A new test has been developed by Leatherhead Food Research that allows for the detection of unknown and unsuspected cases of adulteration or mislabelling of meat products. This means that a single test can now be used to immediately detect the presence of any meat adulterant or contaminant that could be present.
Previous methods meant that a series of tests had to be run where the possible causes of adulteration must be named in advance and individually tested for.
Existing methods using real-time Polymerised Chain Reaction (PCR) techniques can result in “false positives” caused by the presence of psuedogenes - these are created when DNA sequences are multiplied during the testing process. Frustrated with these inadequacies, Leatherhead developed the new technique to resolve such problems.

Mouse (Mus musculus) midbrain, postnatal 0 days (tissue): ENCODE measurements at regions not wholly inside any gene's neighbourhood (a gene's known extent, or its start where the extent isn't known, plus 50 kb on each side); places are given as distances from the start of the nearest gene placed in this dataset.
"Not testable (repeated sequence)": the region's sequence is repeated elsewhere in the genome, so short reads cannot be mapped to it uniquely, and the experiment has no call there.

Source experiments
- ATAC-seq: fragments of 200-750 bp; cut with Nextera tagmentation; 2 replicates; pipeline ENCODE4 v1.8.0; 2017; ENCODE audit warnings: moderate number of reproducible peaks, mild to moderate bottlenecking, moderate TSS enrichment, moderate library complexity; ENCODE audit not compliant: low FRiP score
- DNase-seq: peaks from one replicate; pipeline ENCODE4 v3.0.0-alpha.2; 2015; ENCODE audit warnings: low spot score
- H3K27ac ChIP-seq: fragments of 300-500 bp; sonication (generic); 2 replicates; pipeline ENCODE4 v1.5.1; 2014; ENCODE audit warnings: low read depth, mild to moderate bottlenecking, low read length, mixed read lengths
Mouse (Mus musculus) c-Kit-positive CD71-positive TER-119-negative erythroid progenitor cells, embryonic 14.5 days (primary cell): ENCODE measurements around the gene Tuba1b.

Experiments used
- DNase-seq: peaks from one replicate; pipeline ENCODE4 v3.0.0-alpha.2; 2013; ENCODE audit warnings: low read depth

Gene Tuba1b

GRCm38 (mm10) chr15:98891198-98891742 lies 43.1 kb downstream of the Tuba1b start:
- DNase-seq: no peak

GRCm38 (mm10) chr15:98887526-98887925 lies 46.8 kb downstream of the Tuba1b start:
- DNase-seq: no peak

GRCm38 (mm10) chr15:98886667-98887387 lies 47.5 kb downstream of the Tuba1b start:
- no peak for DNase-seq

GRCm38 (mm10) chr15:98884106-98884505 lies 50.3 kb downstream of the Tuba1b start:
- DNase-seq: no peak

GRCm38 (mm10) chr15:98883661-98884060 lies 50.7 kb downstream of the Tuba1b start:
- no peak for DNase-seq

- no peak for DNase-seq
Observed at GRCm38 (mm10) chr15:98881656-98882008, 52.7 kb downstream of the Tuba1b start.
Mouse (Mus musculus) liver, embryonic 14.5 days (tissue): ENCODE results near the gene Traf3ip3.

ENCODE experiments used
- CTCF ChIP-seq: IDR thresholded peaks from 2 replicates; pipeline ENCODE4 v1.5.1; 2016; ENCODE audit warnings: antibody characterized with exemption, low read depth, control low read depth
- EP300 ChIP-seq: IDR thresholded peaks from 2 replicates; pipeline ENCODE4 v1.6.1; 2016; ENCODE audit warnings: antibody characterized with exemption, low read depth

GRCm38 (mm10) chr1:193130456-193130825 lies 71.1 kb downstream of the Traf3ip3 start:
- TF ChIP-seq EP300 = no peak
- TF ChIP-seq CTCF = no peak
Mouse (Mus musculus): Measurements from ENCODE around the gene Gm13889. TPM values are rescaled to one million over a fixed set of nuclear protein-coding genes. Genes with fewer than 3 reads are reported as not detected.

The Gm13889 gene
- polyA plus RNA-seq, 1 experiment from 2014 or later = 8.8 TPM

Using samples of beef, spiked with horse, pork, chicken, turkey and duck, Leatherhead’s test shows a detection limit of 1% for each DNA target. The test can be used for cooked and raw meats and for processed meat-based products.
“We believe that the test will allow for faster and more accurate analysis of the species of meat used in prepared foods and can support the drive to build greater consumer trust”, says creator of the method, Dr Angus Knight, Research & Development Manager.
The Leatherhead Food Safety team were so excited by their new method that they decided to put it into practice by testing the game pâté served at their recent Christmas party - results to follow!